Fans also know that any kind of reboot is, in part, a business decision for the comic book publisher.
"What they're shooting for is the opportunity for readers to jump on at an issue No. 1," said Kathleen Saracen, manager of Titan Games and Comics in Smyrna, Georgia. "New readers feel like, 'Oh, it's a No. 1, I could start reading it now,'" she said.
Comic book sales often jump up with a No. 1 issue, she said, "but I think it gets tiresome, from a collector's point of view, to constantly have to renumber your collection."
With comic books, she explained, many titles order story lines by volumes. At the beginning of a new volume, the issue number of a comic book may or may not roll back to No. 1. So for hard-core, superorganized collectors who have been following one comic book for a long time, she said, the chronological order of their copies isn't always so logical.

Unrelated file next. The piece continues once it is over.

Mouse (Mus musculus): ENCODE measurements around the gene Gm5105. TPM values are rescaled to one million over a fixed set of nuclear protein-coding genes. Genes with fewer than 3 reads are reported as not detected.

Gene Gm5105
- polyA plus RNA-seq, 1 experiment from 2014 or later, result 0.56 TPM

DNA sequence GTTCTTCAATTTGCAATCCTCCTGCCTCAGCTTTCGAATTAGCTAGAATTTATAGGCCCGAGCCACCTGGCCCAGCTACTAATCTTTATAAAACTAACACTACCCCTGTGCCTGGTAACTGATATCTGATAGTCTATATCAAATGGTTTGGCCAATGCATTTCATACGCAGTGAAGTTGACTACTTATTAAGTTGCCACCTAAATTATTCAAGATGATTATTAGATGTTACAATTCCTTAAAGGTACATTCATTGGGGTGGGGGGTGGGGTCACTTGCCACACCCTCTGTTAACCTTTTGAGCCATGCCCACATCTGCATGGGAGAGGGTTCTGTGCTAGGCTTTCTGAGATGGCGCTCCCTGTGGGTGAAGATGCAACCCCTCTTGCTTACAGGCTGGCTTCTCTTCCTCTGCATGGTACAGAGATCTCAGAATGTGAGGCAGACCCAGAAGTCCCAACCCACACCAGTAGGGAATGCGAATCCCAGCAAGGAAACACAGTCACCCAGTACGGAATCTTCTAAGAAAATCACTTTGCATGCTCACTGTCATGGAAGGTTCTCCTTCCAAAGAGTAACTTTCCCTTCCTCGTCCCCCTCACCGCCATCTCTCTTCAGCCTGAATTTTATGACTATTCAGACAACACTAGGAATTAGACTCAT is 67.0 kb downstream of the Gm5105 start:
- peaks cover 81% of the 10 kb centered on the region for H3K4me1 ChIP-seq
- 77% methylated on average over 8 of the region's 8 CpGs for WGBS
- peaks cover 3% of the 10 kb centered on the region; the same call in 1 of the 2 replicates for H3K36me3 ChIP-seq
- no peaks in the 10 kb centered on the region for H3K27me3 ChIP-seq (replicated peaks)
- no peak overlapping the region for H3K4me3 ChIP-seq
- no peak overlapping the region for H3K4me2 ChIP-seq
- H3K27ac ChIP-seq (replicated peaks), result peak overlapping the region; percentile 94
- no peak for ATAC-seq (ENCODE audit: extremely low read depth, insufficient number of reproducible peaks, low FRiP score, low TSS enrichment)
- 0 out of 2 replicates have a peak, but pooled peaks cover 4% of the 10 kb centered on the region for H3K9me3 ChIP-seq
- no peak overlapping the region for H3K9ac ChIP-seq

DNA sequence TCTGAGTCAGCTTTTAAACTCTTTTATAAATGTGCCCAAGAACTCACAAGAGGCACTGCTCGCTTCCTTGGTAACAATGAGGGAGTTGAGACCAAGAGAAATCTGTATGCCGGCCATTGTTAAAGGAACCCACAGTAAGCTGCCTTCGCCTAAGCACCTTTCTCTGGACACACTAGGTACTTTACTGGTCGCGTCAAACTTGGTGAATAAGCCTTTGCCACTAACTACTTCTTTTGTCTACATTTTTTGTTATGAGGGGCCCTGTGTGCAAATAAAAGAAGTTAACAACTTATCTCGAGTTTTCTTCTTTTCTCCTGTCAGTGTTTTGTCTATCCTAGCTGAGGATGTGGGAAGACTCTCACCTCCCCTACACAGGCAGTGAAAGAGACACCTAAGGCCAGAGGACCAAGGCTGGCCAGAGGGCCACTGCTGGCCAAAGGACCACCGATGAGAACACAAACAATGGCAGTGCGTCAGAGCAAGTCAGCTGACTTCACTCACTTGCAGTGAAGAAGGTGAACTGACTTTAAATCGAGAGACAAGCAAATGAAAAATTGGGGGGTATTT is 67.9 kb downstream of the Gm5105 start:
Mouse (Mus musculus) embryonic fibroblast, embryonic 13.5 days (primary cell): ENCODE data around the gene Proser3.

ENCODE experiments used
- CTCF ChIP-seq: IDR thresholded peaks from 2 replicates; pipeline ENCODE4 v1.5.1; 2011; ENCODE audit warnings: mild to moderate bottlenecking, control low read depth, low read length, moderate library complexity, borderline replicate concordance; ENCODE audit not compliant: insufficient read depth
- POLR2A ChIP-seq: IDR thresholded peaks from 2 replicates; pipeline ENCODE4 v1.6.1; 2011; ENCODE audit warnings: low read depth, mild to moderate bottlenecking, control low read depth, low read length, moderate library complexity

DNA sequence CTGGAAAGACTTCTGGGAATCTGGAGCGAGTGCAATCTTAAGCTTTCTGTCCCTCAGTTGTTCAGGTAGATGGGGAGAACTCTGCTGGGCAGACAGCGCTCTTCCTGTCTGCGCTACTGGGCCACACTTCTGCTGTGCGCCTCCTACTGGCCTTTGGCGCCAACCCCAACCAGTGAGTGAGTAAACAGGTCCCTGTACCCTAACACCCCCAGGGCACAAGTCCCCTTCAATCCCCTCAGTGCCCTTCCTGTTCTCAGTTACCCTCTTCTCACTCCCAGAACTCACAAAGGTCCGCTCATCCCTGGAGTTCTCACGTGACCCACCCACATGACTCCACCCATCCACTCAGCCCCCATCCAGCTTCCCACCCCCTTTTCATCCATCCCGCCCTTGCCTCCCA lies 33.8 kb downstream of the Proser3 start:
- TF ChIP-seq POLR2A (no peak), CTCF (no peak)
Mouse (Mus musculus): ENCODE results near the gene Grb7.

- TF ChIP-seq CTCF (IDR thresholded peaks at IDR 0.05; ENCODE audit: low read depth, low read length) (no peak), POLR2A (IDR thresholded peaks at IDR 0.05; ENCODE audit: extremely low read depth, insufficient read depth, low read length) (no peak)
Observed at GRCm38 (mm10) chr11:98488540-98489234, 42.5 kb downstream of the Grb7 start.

And renumbering hasn't always been appreciated in the past.
"One book that comes to mind is Wonder Woman," said Erika Peterman, a DC Comics fan and blogger for girls-gone-geek.com.
The Wonder Woman comic book was relaunched by DC in 2006, and by last year the new volume had reached issue No. 44. After a fan write-in campaign, DC revised the issue numbers to reflect the original starting date of the title, resulting in the next issue being numbered 600.
"Fans were like, 'Yes! (Wonder Woman) deserves that high number because she's been around since the 1940s, this puts her right up there with Superman and Batman,'" said Peterman.